Even the famously taciturn McConnell was moved to comment: “I think there’s a probably a greater likelihood that the House flips than the Senate,” he said at a Chamber of Commerce luncheon in Kentucky in August. “Senate races are just different—they’re statewide, candidate quality has a lot to do with the outcome.” McConnell’s insight was proven correct.

Having now failed his Party, his colleagues and his boss, Scott turned on McConnell and ran against him for Party leader.

In a Nov. 15 letter to colleagues, Scott wrote: “I’m writing to you today because I believe it’s time for the Senate Republican Conference to be far more bold and resolute than we have been in the past.”

He brushed aside the criticism of his performance at the National Republican Senatorial Committee: “Despite what the armchair quarterbacks on TV will tell you, there is no one person responsible for our party’s performance across the country.”

He noted that he had heard voter requests for a Republican plan and stated: “Unfortunately, we have continued to elect leadership who refuses to do that and elicits attacks on anyone that does. That is clearly not working and it’s time for bold change”—clear criticism of McConnell.

Scott was endorsed by Trump, who even before the midterms called McConnell a “lousy leader.”

“I think Rick Scott is a likely candidate — he hates the guy,” Trump said of Scott’s attitude toward McConnell. “He’s tough — he’s tough, and I think he would probably go for it.” He later added that Scott was “underrated”—perhaps winning over some Trumpers.

But when the election for Senate minority leader came to pass, McConnell, a superb vote-counter announced, “I have the votes.” Indeed he did, crushing Scott by a vote of 37 to 10.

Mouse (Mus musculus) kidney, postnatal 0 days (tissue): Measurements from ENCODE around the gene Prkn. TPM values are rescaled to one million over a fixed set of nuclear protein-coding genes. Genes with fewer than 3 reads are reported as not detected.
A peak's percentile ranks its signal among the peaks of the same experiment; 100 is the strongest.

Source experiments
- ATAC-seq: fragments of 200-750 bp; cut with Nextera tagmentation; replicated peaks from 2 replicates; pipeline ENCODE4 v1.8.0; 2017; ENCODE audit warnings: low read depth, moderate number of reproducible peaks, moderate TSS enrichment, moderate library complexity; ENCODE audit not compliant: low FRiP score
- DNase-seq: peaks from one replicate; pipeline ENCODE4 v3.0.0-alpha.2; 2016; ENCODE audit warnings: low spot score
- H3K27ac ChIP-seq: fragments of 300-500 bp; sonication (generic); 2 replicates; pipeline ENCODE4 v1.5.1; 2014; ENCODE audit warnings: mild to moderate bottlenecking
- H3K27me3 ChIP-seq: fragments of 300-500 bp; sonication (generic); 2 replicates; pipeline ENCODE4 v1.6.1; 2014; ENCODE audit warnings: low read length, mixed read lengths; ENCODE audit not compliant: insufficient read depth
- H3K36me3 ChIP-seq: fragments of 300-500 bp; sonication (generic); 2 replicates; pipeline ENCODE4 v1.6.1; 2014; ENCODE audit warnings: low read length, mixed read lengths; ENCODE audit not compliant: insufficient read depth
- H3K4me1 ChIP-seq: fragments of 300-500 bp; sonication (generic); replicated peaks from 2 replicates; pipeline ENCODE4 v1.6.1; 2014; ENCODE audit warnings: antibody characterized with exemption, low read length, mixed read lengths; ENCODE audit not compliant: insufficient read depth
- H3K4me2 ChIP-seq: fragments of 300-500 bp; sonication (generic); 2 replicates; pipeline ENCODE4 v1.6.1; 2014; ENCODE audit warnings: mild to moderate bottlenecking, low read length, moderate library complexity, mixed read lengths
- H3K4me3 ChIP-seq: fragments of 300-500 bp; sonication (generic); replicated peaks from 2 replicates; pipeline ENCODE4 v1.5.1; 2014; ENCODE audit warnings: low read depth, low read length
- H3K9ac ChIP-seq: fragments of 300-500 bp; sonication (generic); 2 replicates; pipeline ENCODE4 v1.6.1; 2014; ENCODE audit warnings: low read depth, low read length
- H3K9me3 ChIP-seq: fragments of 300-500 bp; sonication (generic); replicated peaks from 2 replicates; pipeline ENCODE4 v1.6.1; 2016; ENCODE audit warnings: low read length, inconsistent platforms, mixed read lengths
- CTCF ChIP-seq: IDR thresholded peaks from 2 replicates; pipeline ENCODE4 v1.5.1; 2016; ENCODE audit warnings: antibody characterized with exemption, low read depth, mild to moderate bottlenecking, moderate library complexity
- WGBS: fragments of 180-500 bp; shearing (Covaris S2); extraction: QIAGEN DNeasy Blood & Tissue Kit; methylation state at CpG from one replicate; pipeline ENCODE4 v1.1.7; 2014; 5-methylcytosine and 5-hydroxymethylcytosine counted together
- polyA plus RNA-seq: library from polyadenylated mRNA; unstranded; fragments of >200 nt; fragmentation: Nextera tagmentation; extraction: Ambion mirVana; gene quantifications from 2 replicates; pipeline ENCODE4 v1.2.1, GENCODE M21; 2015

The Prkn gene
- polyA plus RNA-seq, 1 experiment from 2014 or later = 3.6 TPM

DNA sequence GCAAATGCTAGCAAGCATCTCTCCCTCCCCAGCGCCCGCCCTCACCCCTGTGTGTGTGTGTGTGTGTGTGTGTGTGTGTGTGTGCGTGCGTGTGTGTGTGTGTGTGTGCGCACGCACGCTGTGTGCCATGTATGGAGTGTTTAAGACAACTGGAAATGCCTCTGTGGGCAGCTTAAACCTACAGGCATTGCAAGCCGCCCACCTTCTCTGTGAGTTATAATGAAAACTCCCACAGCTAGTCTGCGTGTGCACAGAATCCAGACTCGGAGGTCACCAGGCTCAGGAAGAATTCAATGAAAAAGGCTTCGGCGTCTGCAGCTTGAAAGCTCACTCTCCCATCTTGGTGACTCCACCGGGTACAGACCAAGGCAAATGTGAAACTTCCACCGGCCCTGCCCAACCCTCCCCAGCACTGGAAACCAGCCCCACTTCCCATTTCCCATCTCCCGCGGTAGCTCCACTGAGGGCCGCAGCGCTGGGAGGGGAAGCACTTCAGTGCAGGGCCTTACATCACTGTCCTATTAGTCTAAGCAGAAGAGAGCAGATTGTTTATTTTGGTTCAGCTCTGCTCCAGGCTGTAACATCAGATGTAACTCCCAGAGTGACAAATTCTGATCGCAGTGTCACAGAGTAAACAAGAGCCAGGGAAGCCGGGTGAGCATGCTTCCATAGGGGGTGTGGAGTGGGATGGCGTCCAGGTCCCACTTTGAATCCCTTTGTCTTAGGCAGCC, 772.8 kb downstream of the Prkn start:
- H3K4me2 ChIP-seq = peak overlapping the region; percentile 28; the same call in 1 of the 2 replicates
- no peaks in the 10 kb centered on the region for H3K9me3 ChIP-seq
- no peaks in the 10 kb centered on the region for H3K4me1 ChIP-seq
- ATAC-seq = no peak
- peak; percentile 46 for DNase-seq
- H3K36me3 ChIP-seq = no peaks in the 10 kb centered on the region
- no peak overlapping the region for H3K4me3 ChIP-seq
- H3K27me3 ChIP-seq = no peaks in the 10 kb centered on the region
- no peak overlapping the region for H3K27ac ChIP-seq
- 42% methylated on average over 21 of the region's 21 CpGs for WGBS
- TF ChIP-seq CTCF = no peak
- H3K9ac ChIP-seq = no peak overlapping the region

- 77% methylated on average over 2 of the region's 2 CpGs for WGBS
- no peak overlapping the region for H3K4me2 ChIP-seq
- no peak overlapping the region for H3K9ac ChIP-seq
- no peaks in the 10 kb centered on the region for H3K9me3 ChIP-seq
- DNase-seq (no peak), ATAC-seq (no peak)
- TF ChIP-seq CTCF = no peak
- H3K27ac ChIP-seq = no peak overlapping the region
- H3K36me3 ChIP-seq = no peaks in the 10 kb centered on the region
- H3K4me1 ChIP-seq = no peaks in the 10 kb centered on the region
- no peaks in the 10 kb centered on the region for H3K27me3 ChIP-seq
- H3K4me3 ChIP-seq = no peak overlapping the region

McConnell was gracious in victory. “I’m not in any way offended by having an opponent or by having a few votes in opposition,” he said in a not-so-subtle dig at Scott’s lack of support.

Still, McConnell was clearly disgusted with Scott and on Feb. 2 removed him from the prestigious Senate Commerce Committee. Scott told a reporter, “Well, he just kicked me off a committee. So that was pretty petty.”

On the home front, Scott didn’t do any favors for Florida, the state he ostensibly represents. In September he voted against the $1.7 trillion Continuing Appropriations and Ukraine Supplemental Appropriations Act of 2023 (House Resolution 6833) that included $20 billion in disaster relief, funding desperately needed by a state reeling from Hurricane Ian.

In doing this he also once again defied the Senate Republican leadership, which supported the bill. And as though the potential injury of his negative vote was not enough, he added insult by calling President Joe Biden “a raving lunatic” just before the president came to Southwest Florida to see the damage for himself and pledge full support for the region’s recovery.

Then, in the past two months as Republicans began engaging in fiscal brinksmanship over raising the national debt ceiling and appeared to jeopardize vital programs such as Social Security, Medicare and Medicaid, Scott’s “American Rescue” plan came back to bite him. That 6th point sunsetting all federal programs after five years was the chief Republican threat to the key trio of social safety programs.

President Joe Biden, Scott’s “raving lunatic,” hammered the Republicans for menacing the programs, using the American Rescue plan as a wedge. First, he did it in his State of the Union speech last Tuesday, Feb. 7.

Then, when he came to Tampa last Thursday, Feb. 9 he had copies of the plan placed on the seats of attendees at the University of Tampa.

“The very idea the senator from Florida wants to put Social Security and Medicare on the chopping block every five years I find to be somewhat outrageous, so outrageous that you might not even believe it,” said Biden. “But it’s what he…I won’t do it again,” he said of reading Scott’s plan, then changed his mind, “but, well, I will,” and he pulled the pamphlet out of his jacket.

“Twelve-point American Rescue plan,” he read. “One of the points: ‘All federal legislation sunsets every five years. If the law is worth keeping, the Congress can pass it all over again.’ Look, if it doesn’t get reauthorized, it goes out of existence. If Congress wants it, they got to keep it and they got to vote on the same thing. And then, in case there was any doubt, just yesterday, he confirmed that he still, he still likes his proposal.”